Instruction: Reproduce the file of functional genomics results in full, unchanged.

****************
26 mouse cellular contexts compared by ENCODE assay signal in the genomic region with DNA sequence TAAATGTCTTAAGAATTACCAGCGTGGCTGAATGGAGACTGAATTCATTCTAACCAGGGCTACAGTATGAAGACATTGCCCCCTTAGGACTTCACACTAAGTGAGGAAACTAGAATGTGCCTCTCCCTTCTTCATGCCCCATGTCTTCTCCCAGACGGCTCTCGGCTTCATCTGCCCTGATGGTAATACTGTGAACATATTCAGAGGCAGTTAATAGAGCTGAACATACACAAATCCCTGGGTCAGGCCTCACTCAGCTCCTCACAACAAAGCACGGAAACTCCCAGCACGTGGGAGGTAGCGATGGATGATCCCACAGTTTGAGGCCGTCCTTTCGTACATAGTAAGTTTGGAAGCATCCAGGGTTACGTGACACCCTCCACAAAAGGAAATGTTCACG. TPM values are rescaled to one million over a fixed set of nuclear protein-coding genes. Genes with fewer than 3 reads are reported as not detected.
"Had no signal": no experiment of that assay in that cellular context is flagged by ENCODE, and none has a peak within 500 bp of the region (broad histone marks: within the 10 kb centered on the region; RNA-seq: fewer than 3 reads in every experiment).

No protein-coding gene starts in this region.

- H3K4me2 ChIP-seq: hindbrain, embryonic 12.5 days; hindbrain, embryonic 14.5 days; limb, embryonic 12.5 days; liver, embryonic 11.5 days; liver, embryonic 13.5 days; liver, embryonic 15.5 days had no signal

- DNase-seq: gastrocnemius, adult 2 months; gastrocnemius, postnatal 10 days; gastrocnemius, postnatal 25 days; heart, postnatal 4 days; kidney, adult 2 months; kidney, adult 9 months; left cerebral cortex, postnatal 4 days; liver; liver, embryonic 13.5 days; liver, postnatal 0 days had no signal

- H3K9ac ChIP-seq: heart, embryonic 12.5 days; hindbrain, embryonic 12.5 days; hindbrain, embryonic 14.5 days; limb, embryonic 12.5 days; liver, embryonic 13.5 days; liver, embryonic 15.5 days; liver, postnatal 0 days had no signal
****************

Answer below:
26 mouse cellular contexts compared by ENCODE assay signal in the genomic region with DNA sequence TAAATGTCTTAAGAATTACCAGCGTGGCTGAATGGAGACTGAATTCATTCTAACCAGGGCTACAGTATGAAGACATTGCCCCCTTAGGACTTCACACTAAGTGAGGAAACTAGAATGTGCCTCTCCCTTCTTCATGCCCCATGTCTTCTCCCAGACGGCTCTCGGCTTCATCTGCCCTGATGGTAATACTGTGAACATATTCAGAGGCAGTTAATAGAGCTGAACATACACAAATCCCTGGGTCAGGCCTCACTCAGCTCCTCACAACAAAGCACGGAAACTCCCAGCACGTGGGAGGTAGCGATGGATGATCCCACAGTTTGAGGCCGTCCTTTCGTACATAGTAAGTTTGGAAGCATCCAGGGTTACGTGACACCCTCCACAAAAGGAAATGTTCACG. TPM values are rescaled to one million over a fixed set of nuclear protein-coding genes. Genes with fewer than 3 reads are reported as not detected.
"Had no signal": no experiment of that assay in that cellular context is flagged by ENCODE, and none has a peak within 500 bp of the region (broad histone marks: within the 10 kb centered on the region; RNA-seq: fewer than 3 reads in every experiment).

No protein-coding gene starts in this region.

- H3K4me2 ChIP-seq: hindbrain, embryonic 12.5 days; hindbrain, embryonic 14.5 days; limb, embryonic 12.5 days; liver, embryonic 11.5 days; liver, embryonic 13.5 days; liver, embryonic 15.5 days had no signal

- DNase-seq: gastrocnemius, adult 2 months; gastrocnemius, postnatal 10 days; gastrocnemius, postnatal 25 days; heart, postnatal 4 days; kidney, adult 2 months; kidney, adult 9 months; left cerebral cortex, postnatal 4 days; liver; liver, embryonic 13.5 days; liver, postnatal 0 days had no signal

- H3K9ac ChIP-seq: heart, embryonic 12.5 days; hindbrain, embryonic 12.5 days; hindbrain, embryonic 14.5 days; limb, embryonic 12.5 days; liver, embryonic 13.5 days; liver, embryonic 15.5 days; liver, postnatal 0 days had no signal